After many friction-filled meetings, the Salt Lake City School District board conducted a self-evaluation Monday evening in public, eschewing earlier thoughts of possibly doing it behind closed doors.
The board’s agenda had labeled the self-evaluation portion of the meeting as “closed” to give the board the option to go into closed session if need be, said board vice president Heather Bennett. But the board never even discussed closing it to the public Monday evening.
“We felt like there was a possibility, depending on how this conversation unfolded, we might want to go into closed session at some point to try to address those specific issues in private,” Bennett said referring to issues pertaining to individual board members. “As it turned out, this was not necessary.”
The public evaluation followed questioning by some about whether closing it would violate the Utah Open and Public Meetings Act. Board member Michael Clara said earlier in the week that he opposed closing the meeting, and a First Amendment attorney contacted by The Salt Lake Tribune on Friday called the validity of closing such a meeting “highly questionable” in a Monday Tribune article.
Under Utah law, meetings may be closed for “discussion of the character, professional competence, or physical or mental health of an individual.”
Clara, who was not present at the meeting Monday because he was out of town, has often been at the center of the strife that has marked district board meetings.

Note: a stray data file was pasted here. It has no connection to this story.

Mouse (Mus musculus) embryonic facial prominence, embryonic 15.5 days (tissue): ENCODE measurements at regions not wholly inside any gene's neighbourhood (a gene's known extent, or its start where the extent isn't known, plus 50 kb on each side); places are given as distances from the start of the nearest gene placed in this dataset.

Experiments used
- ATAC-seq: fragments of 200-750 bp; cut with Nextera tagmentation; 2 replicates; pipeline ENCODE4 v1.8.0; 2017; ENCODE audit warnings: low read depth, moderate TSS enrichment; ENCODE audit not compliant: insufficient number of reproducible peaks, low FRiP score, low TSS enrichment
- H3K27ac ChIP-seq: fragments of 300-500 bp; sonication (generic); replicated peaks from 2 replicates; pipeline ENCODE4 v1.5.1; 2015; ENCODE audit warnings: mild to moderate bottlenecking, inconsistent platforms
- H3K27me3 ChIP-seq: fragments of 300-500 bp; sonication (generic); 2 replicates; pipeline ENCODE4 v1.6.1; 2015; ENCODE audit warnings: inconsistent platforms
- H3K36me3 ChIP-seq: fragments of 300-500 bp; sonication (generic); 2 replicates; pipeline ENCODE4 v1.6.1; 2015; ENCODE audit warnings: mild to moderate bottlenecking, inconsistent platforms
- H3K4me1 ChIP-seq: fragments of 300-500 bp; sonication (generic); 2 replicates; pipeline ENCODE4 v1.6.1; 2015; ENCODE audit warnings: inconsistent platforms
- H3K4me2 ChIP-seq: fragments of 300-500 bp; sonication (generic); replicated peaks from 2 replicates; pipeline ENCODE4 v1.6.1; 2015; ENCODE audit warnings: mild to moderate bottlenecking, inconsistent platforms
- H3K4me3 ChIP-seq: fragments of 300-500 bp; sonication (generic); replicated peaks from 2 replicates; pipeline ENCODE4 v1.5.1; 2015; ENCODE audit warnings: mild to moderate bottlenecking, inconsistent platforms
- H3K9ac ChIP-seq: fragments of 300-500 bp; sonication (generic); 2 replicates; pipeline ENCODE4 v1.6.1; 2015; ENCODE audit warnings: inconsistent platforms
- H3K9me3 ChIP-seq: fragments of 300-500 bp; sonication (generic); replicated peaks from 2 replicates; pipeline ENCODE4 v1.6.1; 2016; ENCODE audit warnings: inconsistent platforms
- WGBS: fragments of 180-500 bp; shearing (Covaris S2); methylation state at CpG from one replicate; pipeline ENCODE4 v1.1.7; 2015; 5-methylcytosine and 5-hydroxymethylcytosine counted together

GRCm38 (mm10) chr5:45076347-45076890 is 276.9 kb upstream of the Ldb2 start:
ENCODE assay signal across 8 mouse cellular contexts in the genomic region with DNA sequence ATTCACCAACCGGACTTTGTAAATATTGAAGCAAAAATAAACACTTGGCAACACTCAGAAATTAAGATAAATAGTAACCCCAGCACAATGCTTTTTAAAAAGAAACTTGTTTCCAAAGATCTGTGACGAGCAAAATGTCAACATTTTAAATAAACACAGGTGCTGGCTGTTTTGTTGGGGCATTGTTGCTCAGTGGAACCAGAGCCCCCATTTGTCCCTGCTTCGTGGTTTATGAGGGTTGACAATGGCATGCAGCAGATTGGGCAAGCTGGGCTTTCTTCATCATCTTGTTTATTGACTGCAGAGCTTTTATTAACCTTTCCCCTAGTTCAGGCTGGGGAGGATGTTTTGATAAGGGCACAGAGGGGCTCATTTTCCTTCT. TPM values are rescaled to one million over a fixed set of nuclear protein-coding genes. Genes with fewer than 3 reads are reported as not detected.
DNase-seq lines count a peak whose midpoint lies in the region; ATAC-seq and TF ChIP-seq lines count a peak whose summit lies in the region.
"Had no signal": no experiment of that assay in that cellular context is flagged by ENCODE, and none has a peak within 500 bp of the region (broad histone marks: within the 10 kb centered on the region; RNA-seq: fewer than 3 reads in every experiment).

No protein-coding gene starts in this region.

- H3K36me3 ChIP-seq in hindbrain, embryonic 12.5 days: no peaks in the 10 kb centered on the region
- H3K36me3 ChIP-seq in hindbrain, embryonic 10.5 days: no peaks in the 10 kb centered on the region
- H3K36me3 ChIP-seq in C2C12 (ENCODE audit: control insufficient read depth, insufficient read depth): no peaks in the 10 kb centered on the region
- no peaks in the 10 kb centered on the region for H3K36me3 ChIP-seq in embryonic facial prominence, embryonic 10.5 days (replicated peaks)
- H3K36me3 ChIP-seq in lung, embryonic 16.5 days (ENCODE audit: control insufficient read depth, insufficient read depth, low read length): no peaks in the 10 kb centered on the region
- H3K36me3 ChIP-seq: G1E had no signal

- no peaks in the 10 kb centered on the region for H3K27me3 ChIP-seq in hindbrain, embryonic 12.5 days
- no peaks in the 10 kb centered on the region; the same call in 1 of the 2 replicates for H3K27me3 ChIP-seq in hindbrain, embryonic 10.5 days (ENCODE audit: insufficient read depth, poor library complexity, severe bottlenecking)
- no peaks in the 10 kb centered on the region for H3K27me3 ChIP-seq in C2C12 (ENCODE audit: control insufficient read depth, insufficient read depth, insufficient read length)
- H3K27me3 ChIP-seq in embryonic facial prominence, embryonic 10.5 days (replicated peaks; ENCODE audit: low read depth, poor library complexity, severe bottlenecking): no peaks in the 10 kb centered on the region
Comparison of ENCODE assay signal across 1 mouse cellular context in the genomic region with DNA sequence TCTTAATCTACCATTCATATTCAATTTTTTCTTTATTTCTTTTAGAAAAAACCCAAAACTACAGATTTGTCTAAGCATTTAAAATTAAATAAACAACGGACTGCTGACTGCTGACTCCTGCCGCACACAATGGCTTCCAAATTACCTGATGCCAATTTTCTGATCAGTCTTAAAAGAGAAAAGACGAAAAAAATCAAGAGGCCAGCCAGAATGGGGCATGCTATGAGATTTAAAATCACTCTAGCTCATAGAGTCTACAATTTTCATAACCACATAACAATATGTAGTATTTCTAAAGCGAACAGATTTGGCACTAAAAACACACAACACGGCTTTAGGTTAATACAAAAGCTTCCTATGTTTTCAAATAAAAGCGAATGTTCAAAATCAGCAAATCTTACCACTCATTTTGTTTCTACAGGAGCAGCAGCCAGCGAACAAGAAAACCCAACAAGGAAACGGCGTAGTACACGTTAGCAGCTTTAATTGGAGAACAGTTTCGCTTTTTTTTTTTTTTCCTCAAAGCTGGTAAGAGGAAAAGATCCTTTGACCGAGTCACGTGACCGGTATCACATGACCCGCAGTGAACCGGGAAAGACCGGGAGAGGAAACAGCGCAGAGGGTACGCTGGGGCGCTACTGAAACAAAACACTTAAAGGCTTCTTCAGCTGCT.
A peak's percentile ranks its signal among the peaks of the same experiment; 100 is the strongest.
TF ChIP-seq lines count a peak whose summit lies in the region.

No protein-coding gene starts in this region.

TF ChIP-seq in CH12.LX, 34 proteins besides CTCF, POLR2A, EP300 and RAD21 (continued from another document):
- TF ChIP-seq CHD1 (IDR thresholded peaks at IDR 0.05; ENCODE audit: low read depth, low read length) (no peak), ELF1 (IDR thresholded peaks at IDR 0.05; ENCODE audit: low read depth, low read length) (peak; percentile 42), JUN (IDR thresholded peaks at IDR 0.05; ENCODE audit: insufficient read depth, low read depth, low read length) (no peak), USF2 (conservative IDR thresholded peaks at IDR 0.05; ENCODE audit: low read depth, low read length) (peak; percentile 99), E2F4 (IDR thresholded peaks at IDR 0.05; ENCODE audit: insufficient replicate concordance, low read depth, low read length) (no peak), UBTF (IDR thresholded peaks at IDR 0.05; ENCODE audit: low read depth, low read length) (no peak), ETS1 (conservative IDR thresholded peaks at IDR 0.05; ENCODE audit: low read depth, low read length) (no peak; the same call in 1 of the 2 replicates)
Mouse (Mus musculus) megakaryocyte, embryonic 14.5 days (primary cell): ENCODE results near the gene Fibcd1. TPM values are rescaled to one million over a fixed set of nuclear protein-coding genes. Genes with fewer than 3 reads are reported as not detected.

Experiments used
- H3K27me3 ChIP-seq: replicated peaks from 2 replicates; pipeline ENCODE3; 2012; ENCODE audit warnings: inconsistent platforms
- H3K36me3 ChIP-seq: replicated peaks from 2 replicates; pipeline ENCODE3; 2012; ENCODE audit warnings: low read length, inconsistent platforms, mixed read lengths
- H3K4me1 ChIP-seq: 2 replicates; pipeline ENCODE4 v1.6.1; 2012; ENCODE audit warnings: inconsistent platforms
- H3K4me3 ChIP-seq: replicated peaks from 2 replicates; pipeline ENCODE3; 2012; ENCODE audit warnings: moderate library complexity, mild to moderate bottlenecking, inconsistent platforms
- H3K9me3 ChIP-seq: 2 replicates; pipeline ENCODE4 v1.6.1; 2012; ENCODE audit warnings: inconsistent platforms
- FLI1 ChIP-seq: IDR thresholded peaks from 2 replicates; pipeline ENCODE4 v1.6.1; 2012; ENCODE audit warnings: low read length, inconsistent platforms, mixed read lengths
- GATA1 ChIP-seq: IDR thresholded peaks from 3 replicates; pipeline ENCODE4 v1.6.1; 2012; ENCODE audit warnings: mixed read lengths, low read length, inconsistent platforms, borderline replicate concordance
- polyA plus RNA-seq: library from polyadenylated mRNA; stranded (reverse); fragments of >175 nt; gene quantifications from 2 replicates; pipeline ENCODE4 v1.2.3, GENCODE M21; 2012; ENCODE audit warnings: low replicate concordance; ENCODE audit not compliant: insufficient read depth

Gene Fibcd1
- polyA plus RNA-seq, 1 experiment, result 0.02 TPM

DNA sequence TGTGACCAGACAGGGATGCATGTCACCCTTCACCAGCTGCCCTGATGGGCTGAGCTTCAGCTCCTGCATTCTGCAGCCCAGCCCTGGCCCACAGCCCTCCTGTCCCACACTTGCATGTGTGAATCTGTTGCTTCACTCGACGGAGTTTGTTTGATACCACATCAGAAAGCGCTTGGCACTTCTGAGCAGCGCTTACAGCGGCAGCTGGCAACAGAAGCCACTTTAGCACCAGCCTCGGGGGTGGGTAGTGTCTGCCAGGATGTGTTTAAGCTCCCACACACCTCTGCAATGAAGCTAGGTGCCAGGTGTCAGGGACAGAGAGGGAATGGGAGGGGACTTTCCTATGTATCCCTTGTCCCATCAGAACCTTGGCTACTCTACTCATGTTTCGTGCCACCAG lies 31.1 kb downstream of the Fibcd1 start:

Clara and some other board members have clashed during his attempts to discuss dropout rates for Latino students, graduation rates, a tax increase and his assertion that too many inexperienced and ineffective teachers work in west-side schools.
At the district’s meeting last week, Clara, the board’s only Latino member, accused other board members of mistreating him because of the color of his skin and avoiding discussions about how to better serve minority students.
Board members rebutted those claims during that meeting, saying they saw no discrimination against Clara, just disagreement.
Ahead of Monday’s meeting, Clara contributed statements that were considered as part of the self-evaluation. The evaluation was a two-hour process that proved much tamer than many of the board’s other meetings have been, with almost no argument between members.
As part of the evaluation, board members were asked to individually choose from a list of items, written by board members, describing things the board does well and another list of items describing ways to improve.
The item that got the most votes for areas to improve was one that read, “I would like all Board Members to show each other professionalism, respect both during and after our meetings which should focus on students and the work only the Board can do and not on individual viewpoints.”
Another item that read, “Address the 50 percent dropout rate of Latino students and the need of our students” got the second most votes for areas to improve.
The item that earned the most votes for things done well was one that stated, “The Board’s Student Achievement Plan is research based, data driven, forward thinking, innovative with resources aligned to priorities.”
The item that garnered the second most votes for things well-done read, “The Board and District personnel are not racist and try to distribute resources to students who need it and not dependent on whose precinct they are in.”
Board leaders said Monday they felt the evaluation was productive, while acknowledging it wasn’t necessarily designed to solve all the board’s issues.
“I think what it does is gives us a great starting point to look at some of the commonalities,” said board president Kristi Swett.
Paul Svendsen, whose son will be entering a district school in the fall, attended the meeting concerned about its possible closure.
He said he was, “glad the board came to their senses” and kept the meeting open. But he said, “It seemed to me they glossed over the most important issue, which is the substance of the issues Michael Clara has raised.”